Copper (Cu) activates enzymes and catalyzes reactions in several plant-growth processes. Vitamin A production is closely linked to the presence of Cu as well, and it helps ensure successful protein synthesis. Classified as a micronutrient, only a small amount of this essential nutrient is needed for plant survival.
Many vegetable crops show Cu hunger, with leaves that lose turgor and develop a bluish-green shade before becoming chlorotic and curling.
Copper is necessary to chlorophyll formation in plants and catalyzes several other plant reactions.
Other metals in the soil, such as iron, manganese and aluminum, affect the availability of Cu for plant growth.
Copper (Cu) is necessary for carbohydrate and nitrogen metabolism, so inadequate Cu results in stunted plants. Copper also is required for lignin synthesis, which is needed for cell wall strength and wilt prevention. Deficiency symptoms of Cu are stem and twig dieback, leaf yellowing, stunted growth, and pale green leaves that wither easily. Symptoms generally appear on young plants.
Copper deficiencies are mainly reported on organic soils and on sandy soils that are low in organic matter. Copper uptake decreases as soil pH increases. Increased phosphorus and iron availability in soils decrease Cu uptake by plants.
Recommended Cu rates range from 3 to 10 pounds per acre as CuSO4 or finely ground CuO. Residual effects of applied Cu are very marked, with researchers noting responses up to eight years after application. Because of these residual effects, soil tests are essential to monitor possible Cu accumulations to toxic levels in soils undergoing Cu fertilization. Plant analyses also can be used to monitor Cu levels in plant tissues. When available Cu levels increase beyond the deficiency range, growers should decrease or stop applying it.Dig even deeper into Copper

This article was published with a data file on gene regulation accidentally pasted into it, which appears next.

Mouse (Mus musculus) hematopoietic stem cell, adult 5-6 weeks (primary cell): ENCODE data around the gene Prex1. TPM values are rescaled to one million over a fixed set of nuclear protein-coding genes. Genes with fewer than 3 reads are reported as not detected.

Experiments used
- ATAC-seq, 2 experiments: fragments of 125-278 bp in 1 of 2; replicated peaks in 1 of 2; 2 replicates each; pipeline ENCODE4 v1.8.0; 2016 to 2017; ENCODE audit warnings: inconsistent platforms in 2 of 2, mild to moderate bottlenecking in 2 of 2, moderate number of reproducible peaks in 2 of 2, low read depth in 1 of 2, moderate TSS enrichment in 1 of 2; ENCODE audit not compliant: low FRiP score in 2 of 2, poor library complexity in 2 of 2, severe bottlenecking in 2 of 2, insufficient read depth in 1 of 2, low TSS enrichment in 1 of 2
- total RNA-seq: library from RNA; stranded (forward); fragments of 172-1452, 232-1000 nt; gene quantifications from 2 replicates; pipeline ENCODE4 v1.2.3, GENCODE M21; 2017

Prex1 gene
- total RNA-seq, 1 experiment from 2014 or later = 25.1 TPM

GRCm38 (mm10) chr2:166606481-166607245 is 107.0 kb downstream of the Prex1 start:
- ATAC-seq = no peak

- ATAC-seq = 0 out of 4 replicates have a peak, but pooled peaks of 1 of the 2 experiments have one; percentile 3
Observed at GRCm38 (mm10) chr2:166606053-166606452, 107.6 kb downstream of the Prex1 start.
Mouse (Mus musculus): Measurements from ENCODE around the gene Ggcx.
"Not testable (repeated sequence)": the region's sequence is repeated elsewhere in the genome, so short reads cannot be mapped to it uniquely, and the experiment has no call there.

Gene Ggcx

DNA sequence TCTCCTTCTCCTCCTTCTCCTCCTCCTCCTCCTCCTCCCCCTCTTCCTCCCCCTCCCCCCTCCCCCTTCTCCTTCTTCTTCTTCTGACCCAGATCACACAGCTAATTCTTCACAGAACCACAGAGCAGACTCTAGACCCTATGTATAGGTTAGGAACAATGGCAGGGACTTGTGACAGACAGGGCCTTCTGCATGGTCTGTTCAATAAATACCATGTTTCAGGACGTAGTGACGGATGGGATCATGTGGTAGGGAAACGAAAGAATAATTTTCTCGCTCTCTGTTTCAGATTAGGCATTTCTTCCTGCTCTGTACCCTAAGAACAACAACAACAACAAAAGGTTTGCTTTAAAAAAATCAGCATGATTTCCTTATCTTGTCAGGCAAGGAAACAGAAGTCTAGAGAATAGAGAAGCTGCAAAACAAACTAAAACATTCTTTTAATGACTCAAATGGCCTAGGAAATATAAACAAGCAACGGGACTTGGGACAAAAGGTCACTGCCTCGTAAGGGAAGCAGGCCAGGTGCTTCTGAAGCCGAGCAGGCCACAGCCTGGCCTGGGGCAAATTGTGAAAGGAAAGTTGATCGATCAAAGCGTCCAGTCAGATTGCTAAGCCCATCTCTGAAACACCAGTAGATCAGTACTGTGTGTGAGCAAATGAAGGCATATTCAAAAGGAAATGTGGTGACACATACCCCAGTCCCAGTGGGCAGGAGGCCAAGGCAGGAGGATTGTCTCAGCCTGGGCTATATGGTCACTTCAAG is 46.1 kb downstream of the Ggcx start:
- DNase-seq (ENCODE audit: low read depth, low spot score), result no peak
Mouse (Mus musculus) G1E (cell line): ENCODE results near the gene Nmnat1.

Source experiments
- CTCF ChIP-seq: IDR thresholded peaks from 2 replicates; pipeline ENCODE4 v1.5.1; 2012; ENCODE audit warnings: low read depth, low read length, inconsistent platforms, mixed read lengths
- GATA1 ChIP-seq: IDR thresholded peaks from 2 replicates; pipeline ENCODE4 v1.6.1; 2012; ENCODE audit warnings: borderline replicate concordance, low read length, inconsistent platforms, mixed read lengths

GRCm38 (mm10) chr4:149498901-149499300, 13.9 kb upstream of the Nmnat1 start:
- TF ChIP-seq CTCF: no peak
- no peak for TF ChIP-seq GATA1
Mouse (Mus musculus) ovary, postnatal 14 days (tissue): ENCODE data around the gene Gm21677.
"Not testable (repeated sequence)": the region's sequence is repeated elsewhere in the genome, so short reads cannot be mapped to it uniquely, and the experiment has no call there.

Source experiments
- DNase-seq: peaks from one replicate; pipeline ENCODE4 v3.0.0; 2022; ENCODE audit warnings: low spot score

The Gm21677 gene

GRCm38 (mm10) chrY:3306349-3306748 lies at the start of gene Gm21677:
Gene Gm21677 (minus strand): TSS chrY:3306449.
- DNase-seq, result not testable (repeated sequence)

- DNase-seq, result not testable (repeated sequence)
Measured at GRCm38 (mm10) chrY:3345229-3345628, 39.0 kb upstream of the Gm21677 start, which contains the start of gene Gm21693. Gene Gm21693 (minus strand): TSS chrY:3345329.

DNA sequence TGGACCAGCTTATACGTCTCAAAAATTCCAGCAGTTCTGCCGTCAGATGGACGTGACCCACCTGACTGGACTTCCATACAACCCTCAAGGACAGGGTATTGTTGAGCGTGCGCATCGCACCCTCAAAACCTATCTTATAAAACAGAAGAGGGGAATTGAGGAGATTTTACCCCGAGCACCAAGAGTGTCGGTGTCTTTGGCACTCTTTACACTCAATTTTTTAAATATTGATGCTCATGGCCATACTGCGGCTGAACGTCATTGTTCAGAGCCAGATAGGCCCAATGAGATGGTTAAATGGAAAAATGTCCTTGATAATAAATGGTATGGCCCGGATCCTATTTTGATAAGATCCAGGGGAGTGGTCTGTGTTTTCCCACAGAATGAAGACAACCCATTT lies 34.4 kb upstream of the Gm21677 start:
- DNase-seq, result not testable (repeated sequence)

Symptoms of deficiency can vary across crop species, but similarities exist for how nutrient insufficiency impacts plant tissue color and appearance. Nutrient deficiencies are commonly associated with the physical location on the plant (i.e., whether the symptoms are primarily observed on older versus newly formed plant tissue), but these symptoms can spread as the severity of the deficiency progresses.
All photos are provided courtesy of the International Plant Nutrition Institute (IPNI) and its IPNI Crop Nutrient Deficiency Image Collection. The photos above are a sample of a greater collection, which provides a comprehensive sampling of hundreds of classic cases of crop deficiency from research plots and farm fields located around the world. For access to the full collection, you can visit IPNI's website.